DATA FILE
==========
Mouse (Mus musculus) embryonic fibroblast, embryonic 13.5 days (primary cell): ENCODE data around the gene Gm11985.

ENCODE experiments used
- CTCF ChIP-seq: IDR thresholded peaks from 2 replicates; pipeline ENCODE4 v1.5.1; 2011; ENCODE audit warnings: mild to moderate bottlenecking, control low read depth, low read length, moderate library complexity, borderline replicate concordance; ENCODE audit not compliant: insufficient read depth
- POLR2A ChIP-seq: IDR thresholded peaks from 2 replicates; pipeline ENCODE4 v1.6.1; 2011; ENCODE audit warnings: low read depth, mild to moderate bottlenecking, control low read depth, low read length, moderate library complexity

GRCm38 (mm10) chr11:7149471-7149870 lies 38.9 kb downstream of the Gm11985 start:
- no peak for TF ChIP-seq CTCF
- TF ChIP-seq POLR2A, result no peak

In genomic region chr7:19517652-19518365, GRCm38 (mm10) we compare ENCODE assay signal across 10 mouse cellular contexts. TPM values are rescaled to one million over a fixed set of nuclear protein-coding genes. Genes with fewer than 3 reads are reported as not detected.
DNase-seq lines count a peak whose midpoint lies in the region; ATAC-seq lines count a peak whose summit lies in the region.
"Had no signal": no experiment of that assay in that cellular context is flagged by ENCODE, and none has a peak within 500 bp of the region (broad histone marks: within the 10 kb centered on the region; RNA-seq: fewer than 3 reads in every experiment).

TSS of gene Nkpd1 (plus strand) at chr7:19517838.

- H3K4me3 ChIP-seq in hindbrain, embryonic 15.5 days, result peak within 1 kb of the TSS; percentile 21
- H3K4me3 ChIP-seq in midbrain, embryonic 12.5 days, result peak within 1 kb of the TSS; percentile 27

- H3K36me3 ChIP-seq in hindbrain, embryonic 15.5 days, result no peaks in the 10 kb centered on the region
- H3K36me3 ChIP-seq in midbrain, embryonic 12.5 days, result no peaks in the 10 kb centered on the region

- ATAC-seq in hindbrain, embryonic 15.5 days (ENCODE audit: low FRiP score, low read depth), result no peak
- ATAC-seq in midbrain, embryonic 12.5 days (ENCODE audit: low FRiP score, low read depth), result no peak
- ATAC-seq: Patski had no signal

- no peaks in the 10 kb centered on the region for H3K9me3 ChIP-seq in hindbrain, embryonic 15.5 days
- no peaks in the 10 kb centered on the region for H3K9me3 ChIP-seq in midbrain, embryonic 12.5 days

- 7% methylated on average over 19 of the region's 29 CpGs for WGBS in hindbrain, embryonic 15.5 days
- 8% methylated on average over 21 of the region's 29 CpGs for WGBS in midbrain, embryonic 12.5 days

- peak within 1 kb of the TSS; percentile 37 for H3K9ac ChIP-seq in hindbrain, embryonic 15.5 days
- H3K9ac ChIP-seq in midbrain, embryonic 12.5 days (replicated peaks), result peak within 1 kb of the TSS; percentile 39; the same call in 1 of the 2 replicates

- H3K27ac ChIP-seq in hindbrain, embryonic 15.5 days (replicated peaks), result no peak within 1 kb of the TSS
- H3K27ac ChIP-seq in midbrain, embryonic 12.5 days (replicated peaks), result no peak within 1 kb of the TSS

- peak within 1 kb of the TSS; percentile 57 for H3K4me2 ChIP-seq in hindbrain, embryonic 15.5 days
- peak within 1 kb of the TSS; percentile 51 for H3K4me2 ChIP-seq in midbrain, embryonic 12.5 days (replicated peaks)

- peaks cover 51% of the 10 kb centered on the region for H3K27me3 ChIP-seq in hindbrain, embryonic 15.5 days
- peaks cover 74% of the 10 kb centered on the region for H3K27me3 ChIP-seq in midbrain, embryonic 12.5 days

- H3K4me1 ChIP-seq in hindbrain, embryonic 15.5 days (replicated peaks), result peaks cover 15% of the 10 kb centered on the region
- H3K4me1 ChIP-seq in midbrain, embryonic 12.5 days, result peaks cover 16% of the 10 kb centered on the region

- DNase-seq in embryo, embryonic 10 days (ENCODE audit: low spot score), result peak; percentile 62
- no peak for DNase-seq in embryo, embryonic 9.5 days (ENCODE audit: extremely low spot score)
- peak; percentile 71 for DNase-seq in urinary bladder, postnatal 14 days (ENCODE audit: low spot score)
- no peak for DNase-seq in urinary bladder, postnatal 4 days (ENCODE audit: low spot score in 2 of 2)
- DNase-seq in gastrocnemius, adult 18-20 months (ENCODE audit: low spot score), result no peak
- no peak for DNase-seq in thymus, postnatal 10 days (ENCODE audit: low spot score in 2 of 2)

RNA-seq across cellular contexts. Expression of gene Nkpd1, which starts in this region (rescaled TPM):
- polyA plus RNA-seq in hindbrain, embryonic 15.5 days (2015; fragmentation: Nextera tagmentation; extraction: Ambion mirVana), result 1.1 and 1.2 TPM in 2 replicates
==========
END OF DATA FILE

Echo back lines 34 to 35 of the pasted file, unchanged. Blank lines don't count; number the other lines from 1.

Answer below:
- no peak for DNase-seq in embryo, embryonic 9.5 days (ENCODE audit: extremely low spot score)
- peak; percentile 71 for DNase-seq in urinary bladder, postnatal 14 days (ENCODE audit: low spot score)